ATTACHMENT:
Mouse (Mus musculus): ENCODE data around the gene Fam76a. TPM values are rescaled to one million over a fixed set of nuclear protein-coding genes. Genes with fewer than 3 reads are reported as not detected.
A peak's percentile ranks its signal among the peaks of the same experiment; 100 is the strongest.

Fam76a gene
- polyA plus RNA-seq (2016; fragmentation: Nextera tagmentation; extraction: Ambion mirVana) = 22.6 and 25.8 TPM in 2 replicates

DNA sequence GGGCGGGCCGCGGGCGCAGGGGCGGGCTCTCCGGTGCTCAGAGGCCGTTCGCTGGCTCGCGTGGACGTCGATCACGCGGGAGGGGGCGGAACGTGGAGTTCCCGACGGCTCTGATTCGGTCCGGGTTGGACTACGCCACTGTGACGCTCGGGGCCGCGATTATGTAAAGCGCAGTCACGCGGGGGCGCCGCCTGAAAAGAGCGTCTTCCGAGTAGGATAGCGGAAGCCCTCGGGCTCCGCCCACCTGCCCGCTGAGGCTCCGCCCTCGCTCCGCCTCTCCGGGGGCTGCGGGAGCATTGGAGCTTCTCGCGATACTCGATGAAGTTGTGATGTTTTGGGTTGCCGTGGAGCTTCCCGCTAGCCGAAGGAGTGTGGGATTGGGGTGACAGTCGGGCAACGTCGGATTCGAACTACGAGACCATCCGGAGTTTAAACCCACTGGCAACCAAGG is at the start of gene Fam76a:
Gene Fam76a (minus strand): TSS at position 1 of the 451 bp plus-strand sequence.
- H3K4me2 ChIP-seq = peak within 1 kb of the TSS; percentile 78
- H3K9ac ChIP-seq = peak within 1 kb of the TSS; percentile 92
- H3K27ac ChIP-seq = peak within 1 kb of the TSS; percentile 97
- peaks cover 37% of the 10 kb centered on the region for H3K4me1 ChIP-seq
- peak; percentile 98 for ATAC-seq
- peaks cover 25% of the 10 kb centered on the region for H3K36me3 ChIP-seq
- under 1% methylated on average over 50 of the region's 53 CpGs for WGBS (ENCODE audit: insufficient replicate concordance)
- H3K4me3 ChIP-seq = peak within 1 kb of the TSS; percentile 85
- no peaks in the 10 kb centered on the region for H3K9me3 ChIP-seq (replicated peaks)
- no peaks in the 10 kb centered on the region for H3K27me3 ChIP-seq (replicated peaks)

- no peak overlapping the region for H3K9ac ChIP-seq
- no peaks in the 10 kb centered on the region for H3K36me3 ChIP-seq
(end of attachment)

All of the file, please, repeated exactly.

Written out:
Mouse (Mus musculus): ENCODE data around the gene Fam76a. TPM values are rescaled to one million over a fixed set of nuclear protein-coding genes. Genes with fewer than 3 reads are reported as not detected.
A peak's percentile ranks its signal among the peaks of the same experiment; 100 is the strongest.

Fam76a gene
- polyA plus RNA-seq (2016; fragmentation: Nextera tagmentation; extraction: Ambion mirVana) = 22.6 and 25.8 TPM in 2 replicates

DNA sequence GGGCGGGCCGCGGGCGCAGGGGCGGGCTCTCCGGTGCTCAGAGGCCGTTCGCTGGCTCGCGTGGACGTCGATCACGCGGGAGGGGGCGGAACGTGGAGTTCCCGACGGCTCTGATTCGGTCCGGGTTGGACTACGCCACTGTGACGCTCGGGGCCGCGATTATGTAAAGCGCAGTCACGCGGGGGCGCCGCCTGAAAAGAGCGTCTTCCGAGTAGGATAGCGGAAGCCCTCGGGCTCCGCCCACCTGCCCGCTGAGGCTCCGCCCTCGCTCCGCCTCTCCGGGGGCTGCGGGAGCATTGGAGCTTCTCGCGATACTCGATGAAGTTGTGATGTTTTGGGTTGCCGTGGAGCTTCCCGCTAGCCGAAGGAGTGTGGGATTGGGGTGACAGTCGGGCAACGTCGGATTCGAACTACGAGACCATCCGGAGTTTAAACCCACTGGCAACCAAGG is at the start of gene Fam76a:
Gene Fam76a (minus strand): TSS at position 1 of the 451 bp plus-strand sequence.
- H3K4me2 ChIP-seq = peak within 1 kb of the TSS; percentile 78
- H3K9ac ChIP-seq = peak within 1 kb of the TSS; percentile 92
- H3K27ac ChIP-seq = peak within 1 kb of the TSS; percentile 97
- peaks cover 37% of the 10 kb centered on the region for H3K4me1 ChIP-seq
- peak; percentile 98 for ATAC-seq
- peaks cover 25% of the 10 kb centered on the region for H3K36me3 ChIP-seq
- under 1% methylated on average over 50 of the region's 53 CpGs for WGBS (ENCODE audit: insufficient replicate concordance)
- H3K4me3 ChIP-seq = peak within 1 kb of the TSS; percentile 85
- no peaks in the 10 kb centered on the region for H3K9me3 ChIP-seq (replicated peaks)
- no peaks in the 10 kb centered on the region for H3K27me3 ChIP-seq (replicated peaks)

- no peak overlapping the region for H3K9ac ChIP-seq
- no peaks in the 10 kb centered on the region for H3K36me3 ChIP-seq